With the Market Making Parental Leave Routine, Who Needs Congress?
It isn’t the job of the federal government to provide, mandate, or encourage paid leave for new parents, and there was a time when Republican politicians would have said so.
It isn’t the job of the federal government to provide, mandate, or encourage paid leave for new parents, and there was a time when Republican politicians would have said so. That was long ago, when the GOP was still the party of fiscal sobriety and limited government. Alas, Republicans today are as wedded as Democrats to the belief that anything desirable must come from Washington, even if it would be better left to state and local discretion, or kept in private hands altogether.
Expanding the welfare state to encompass paid parental leave is the latest example of this phenomenon. President Trump has endorsed the idea in his State of the Union addresses, and his proposed 2020 budget calls for providing “at least” six weeks of paid leave for new mothers and fathers. On Capitol Hill, meanwhile, several Republican senators are pushing a scheme to fund paid leave for working parents through the Social Security Administration, at an estimated cost of $10 billion or more each year.
The legislation, versions of which have been sponsored by Marco Rubio of Florida, Joni Ernst of Iowa, and Mitt Romney of Utah, is offered as a response to complaints that the United States is the only industrialized nation without a law mandating paid parental leave. Exactly why that should trouble Republicans who ordinarily regard American exceptionalism as an admirable quality isn’t clear. Nor is it clear that the absence of a federal policy should be seen as evidence of a national problem.
As Cato Institute scholar Vanessa Brown Calder points out, studies indicate that a large majority of working mothers are already offered paid maternity leave by their employers. Between 1961 and 2008, according to the Census Bureau, the percentage of women with access to paid leave to care for new children soared from just 16 percent to more than 61 percent. More private employers than ever before offer paid leave for new parents, including all 20 of the nation’s largest corporations. Paid leave for new fathers, once unheard-of, is increasingly common.
In short, the want of a federal law compelling or facilitating paid leave has not kept private employers from supplying it. And if any federal boost were needed, Republicans can already point to the 2017 tax-reform law, which not only cut corporate income tax rates but also added an explicit tax credit for companies that make paid leave available to lower-wage workers.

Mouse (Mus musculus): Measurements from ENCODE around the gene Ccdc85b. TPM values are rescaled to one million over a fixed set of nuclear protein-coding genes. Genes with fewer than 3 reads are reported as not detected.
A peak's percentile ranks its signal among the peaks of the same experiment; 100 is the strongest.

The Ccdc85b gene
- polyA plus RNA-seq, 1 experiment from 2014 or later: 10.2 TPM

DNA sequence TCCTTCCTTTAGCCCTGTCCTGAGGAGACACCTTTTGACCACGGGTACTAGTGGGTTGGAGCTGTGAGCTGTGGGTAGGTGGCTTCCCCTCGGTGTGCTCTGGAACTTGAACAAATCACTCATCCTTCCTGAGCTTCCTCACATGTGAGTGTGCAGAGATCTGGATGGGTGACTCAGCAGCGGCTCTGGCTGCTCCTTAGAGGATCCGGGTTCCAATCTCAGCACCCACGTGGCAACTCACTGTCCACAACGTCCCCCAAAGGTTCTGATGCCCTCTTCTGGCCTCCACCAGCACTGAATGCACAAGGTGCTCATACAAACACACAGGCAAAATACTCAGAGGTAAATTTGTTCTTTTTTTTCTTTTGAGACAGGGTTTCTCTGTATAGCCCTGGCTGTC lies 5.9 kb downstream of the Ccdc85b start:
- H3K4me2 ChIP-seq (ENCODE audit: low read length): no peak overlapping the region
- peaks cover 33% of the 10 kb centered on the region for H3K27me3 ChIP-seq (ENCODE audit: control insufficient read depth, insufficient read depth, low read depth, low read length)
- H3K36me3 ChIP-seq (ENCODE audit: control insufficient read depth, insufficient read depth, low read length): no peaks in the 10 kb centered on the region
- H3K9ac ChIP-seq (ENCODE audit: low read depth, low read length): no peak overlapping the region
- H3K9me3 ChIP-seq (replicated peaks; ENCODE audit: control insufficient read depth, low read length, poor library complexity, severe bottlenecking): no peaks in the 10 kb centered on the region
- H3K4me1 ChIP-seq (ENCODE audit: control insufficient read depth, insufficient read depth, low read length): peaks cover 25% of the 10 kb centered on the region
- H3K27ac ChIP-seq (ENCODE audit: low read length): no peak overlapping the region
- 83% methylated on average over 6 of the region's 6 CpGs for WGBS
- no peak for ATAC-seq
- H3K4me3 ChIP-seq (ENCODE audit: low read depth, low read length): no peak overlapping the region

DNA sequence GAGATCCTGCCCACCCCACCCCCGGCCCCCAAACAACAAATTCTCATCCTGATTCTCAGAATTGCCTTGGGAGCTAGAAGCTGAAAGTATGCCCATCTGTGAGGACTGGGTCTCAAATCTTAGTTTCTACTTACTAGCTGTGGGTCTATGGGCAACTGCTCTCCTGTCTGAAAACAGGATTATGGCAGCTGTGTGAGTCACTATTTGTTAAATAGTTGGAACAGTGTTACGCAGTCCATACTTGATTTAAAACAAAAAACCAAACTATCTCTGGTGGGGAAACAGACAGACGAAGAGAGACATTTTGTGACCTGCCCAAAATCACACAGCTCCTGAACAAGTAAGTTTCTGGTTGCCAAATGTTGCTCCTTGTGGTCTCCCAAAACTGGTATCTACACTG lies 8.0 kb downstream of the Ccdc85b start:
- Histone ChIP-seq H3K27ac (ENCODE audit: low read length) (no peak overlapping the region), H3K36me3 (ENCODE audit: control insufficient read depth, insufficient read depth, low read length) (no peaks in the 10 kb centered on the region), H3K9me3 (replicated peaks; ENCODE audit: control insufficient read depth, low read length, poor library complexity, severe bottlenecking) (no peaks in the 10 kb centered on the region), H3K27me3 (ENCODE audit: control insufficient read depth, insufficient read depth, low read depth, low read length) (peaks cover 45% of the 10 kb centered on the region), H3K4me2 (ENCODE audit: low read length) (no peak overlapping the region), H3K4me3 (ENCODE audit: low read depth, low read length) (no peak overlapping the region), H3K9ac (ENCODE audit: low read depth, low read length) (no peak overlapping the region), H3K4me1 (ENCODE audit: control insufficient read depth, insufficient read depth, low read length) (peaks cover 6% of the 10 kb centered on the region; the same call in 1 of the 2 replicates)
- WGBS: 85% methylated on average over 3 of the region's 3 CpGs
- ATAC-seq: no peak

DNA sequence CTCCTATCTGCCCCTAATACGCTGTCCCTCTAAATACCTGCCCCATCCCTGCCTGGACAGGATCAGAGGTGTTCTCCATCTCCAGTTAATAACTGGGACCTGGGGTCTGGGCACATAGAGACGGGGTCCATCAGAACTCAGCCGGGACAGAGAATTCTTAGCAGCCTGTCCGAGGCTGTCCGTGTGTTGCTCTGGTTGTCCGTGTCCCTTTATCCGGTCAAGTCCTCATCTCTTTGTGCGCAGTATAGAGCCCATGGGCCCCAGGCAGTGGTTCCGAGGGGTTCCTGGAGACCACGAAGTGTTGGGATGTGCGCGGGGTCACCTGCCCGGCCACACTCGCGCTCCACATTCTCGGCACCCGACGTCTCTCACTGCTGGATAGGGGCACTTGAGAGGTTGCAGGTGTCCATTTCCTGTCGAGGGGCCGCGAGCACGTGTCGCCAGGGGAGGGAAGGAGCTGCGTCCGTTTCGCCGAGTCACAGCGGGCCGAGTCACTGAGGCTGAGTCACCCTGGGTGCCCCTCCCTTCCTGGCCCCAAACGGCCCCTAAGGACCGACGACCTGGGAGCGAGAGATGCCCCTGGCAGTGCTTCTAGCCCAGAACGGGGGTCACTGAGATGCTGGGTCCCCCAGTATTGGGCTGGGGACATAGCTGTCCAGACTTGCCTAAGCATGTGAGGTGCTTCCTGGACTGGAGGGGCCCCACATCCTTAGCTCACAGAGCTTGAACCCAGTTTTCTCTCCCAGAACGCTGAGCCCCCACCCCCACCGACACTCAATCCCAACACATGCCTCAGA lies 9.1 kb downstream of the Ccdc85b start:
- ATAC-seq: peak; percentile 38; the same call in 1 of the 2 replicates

Nevertheless, Rubio, Romney, Ernst and other Republicans are lobbying for their paid-leave plan, which would allow working parents to collect Social Security benefits for 12 weeks after a baby’s birth. In exchange, they would have to either delay their eventual retirement for 25 weeks, or retire without a delay but with a cut in benefits. The plan’s boosters claim that it would pay for itself without new taxes or borrowing, a win-win for all.
“This is something entirely based upon the principle of personal responsibility,” says Romney. No, that’s exactly what it’s
If anything is fundamental to the Social Security model, it is that retirement benefits must be earned. Workers pay into Social Security throughout their career; they become eligible to take money out only when they retire. “Contributions first, benefits later,” economist Veronica de Rugy emphasizes. “Using Social Security to pay for paid leave would turn the contribution-then-benefits pattern on its head. Benefits happen first in this case, then contributions (supposedly) come later.”
That is not the “principle of personal responsibility.” It’s the principle of J. Wellington Wimpy, the cartoon character who would “gladly pay you Tuesday for a hamburger today.” The Republican senators would like to invite new parents to enjoy a paid-leave hamburger courtesy of Social Security today, but not have to pay for it until 30 or more years of Tuesdays have elapsed.
That would be dubious even if Social Security’s finances were as stable as the Rock of Gibraltar. But Social Security is slipping down the slope to insolvency.
Already it pays out more each year than it collects — its negative cash flow last year was $80 billion, which the Treasury had to cover by borrowing. On present trends, the Social Security trustees recently warned, the system will be depleted by 2034. If the trust funds are now to be tapped for parental-leave benefits in addition to retirement, they will be depleted even faster, and still more money will have to be borrowed each year to cover the shortfall. That is just another way of saying that even more money will have to be extracted from future taxpayers.
One estimate cited by de Rugy puts the added 10-year cost of a parental-leave option at $114 billion. With Social Security already under extreme stress, requiring it to cut checks to yet another population of beneficiaries could hardly be more reckless. And once “hamburgers today, payment next Tuesday” goes into effect for new parents, it will be only a matter of time until other lawmakers want to draw on Social Security for other worthy beneficiaries, and then others — always with the assurance that the program will pay for itself and require no taxes.
Paid leave for new parents is an appealing idea. So appealing, in fact, that more and more American employers are making it a standard element of their employees’ compensation. Entangling that process with Social Security is not likely to make anything better. It’s all but guaranteed to make Social Security worse.
(Jeff Jacoby is a columnist for The Boston Globe).
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